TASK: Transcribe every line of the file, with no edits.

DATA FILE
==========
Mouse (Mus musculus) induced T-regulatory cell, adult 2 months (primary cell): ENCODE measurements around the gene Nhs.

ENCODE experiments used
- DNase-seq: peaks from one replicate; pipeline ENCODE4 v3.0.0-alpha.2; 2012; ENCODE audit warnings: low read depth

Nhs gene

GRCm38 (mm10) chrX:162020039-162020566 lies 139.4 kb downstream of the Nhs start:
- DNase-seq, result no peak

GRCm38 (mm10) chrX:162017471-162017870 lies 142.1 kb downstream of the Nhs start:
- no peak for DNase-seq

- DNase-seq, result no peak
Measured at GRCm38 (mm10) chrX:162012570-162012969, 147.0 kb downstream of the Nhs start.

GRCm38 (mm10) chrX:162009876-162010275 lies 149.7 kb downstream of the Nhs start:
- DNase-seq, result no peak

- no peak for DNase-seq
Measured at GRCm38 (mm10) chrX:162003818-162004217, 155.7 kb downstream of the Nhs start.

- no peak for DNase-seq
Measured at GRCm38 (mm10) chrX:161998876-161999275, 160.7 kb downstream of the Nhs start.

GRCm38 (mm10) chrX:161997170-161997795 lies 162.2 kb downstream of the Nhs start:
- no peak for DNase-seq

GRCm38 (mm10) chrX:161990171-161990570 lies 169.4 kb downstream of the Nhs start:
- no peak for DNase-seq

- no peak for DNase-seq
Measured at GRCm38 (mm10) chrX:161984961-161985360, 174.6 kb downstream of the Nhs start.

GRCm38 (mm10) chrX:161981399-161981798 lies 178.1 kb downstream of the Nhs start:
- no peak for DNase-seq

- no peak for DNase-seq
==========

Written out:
Mouse (Mus musculus) induced T-regulatory cell, adult 2 months (primary cell): ENCODE measurements around the gene Nhs.

ENCODE experiments used
- DNase-seq: peaks from one replicate; pipeline ENCODE4 v3.0.0-alpha.2; 2012; ENCODE audit warnings: low read depth

Nhs gene

GRCm38 (mm10) chrX:162020039-162020566 lies 139.4 kb downstream of the Nhs start:
- DNase-seq, result no peak

GRCm38 (mm10) chrX:162017471-162017870 lies 142.1 kb downstream of the Nhs start:
- no peak for DNase-seq

- DNase-seq, result no peak
Measured at GRCm38 (mm10) chrX:162012570-162012969, 147.0 kb downstream of the Nhs start.

GRCm38 (mm10) chrX:162009876-162010275 lies 149.7 kb downstream of the Nhs start:
- DNase-seq, result no peak

- no peak for DNase-seq
Measured at GRCm38 (mm10) chrX:162003818-162004217, 155.7 kb downstream of the Nhs start.

- no peak for DNase-seq
Measured at GRCm38 (mm10) chrX:161998876-161999275, 160.7 kb downstream of the Nhs start.

GRCm38 (mm10) chrX:161997170-161997795 lies 162.2 kb downstream of the Nhs start:
- no peak for DNase-seq

GRCm38 (mm10) chrX:161990171-161990570 lies 169.4 kb downstream of the Nhs start:
- no peak for DNase-seq

- no peak for DNase-seq
Measured at GRCm38 (mm10) chrX:161984961-161985360, 174.6 kb downstream of the Nhs start.

GRCm38 (mm10) chrX:161981399-161981798 lies 178.1 kb downstream of the Nhs start:
- no peak for DNase-seq

- no peak for DNase-seq